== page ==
Before I went to a recent Wines of Navarra tasting, my thoughts were as follows: wines from this region are approachable, made primarily from Garnacha (Grenache) and Tempranillo, and great value compared to neighbouring Rioja. Oh, and they make a lot of rosado (rosé).
Circling the tables in London’s bijou Bar Pepito, though, I felt a lot less confident about summing up Navarra’s wines so neatly.
Sure, there were some very good value wines “punching above their weight” as one fellow taster commented. But they weren’t all made from Garnacha and Tempranillo. There were some smooth operators – alongside some big beasties made from, or including, so-called international grapes: Cabernet, Merlot and Syrah. There were also some white wines in with the rosados – from crisp to super sweet.
Navarra, it seems, is a work in progress in terms of a typical wine style. The region’s wine body puts this diversity down to geographical differences in the five designated wine zones. Maybe. I suspect there’s another reason too. Despite evidence of winemaking dating back to Roman times, this “New Navarra” was born in the 1990s, thanks to new blood, new techniques – and a new eye to the export market.
Carlos Aliaga, from Viña Aliaga, told me he had produced his Doscarlos Sauvignon Blanc with the French market in mind. Clearly, also the British market, as he is seeking UK representation.
Like the rest of us, wine producers need to make money. However, it can be a Catch-22. Making wines that are deemed acceptable to a wider variety of palates means tough competition with other wines made in a similar way, and a loss of distinction for a region’s wines – the very reason wine lovers buy them in the first place.
Producer José Maria Fraile, from Tandem, is keen to give this some perspective.
“People are going mad over indigenous grapes,” explained José. “But Cabernet and Merlot were planted here before phylloxera. They are in their natural place.”
His argument is that Navarra had strong historical links to France long before the vine disease wiped out many of Europe’s vineyards in the 19th century – including those in Spain.
Tandem is certainly adding its own stamp to the classic Bordeaux blend with its Macula 2004, a 60-40 split between Cabernet and Merlot. Unfined, unfiltered and “rested” in concrete tanks before oak maturation, this is a combination of smoke, tar, chocolate and dried blackcurrants with grippy tannins. It’s feels punchy on initial tasting, but José told me that Tandem’s reds – which are under screwcap – are designed to be kept open for at least a day to drink at their best.
I’ve just tried this on the 2005 Ars Nova (£12.76, Vinoteca), a Tempranillo, Cabernet and Merlot blend. On opening, it felt quite firm. Crunchy red and black fruit, soft red liquorice and coffee. The day after, it had mellowed. The crunchy fruit had turned into soft raspberry jam, balanced with good acidity, along with those flavours of coffee and liquorice.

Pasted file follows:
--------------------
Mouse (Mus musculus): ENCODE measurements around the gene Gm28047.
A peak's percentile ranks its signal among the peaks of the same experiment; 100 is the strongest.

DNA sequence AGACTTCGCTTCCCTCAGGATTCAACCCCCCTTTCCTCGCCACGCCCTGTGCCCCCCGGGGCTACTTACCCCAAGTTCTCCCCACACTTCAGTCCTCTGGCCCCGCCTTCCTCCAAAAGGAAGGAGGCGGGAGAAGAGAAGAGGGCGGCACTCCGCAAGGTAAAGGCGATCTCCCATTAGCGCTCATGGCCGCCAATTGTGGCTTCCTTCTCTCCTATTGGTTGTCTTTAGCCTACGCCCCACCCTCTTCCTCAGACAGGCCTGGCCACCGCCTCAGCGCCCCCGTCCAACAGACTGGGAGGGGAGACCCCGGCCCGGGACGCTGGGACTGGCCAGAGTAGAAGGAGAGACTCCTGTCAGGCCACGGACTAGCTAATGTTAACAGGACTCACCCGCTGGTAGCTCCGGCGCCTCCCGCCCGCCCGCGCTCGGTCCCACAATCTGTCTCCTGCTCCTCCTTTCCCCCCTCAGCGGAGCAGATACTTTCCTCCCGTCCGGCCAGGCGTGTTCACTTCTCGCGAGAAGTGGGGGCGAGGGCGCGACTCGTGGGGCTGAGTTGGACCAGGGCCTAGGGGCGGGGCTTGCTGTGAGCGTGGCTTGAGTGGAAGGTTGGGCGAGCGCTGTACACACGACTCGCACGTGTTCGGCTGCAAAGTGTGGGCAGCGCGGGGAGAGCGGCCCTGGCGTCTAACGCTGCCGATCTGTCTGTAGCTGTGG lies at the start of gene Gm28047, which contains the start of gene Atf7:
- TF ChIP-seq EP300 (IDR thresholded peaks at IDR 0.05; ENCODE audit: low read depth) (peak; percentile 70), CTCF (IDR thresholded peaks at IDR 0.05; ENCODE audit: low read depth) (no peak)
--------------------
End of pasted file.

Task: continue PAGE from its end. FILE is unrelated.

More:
Tandem has just produced its first white, also made from an indigenous grape, Viura (also known as Macabeo). Inmacula 2011 combines brisk acidity with a gentle, creamy roundness achieved through stirring the wine on its lees for two months in French oak. Quite delicious. José suggested Tandem may change the grapes in the wine over time. I hope they don’t fiddle with it too much. (Imported by Novum – Hallgarten Druitt.)
The Best Of The Rest
Over at Ochoa, wines were more as I expected for the region. There was a clean, light, structured Calendos Rosado 2011 – a Garnacha/Tempranillo blend with a splash of Merlot (c. £7.49, City Beverage Co) ; a soft, brambly, perfumed Tempranillo Crianza 2009 with a little salted butter kick on the finish; and a freesia-scented Moscatel 2011 with a whopping 160 grams-per-litre of residual sugar, the stuff that remains after fermentation. (No stockist for the latter two yet, imported by PLB Group Ltd.)
Other wines that impressed:
* Pago de Larrainzar 2006, primarily a Merlot/Cabernet blend, this has real power – the producers aren’t wrong when they say it has “a strong personality”. But it also has fragrant, juicy black cherries mixed with leather, cedar, almonds. When some food was served, I tried this with some charcoal-grilled steak. Good match. (Imported by Georges Barbier.)
* Chivite’s Finca de Villatuerta 2008, a blend of Tempranillo and Merlot. Dark gravel mixed with bright fruit flavours, and that hint-of-butter finish. Elegant and seductive mouthfeel. (Imported by 10 International, no stockist yet – it’s a new wine.)
* Señorio de Sarría Viñedo No7 Graciano 2008 – the most unusual wine on show. Savoury and a bit feral, it smelt of barbecue smoke, fresh tarmac and dried cranberries. Without food, it tasted similar too. Then I tried it with some Serrano ham which brought the fruit more to the fore. This wine will not be to everyone’s taste, but for me, it was a winner. Retailing at around £9, I would love to see how this develops over a few hours, or even days. (Available from Highbury Vintners and Noel Young Wines amongst others.)
I also liked Señorio de Sarría’s juicy, crushed raspberry and spicy Rosado – not as restrained as Ochoa’s but easy drinking and good for c.£7.50 – and the damson and coal Cabernet/Merlot Gran Reserva was tasty too.
So, an interesting mixed bag of styles at the Wines of Navarra tasting. But, for me, there was one style that stood out – those intense, structured and distrinctive red blends. Let’s hope they’re enough for Navarra to attract new consumers and step out of Rioja’s shadow.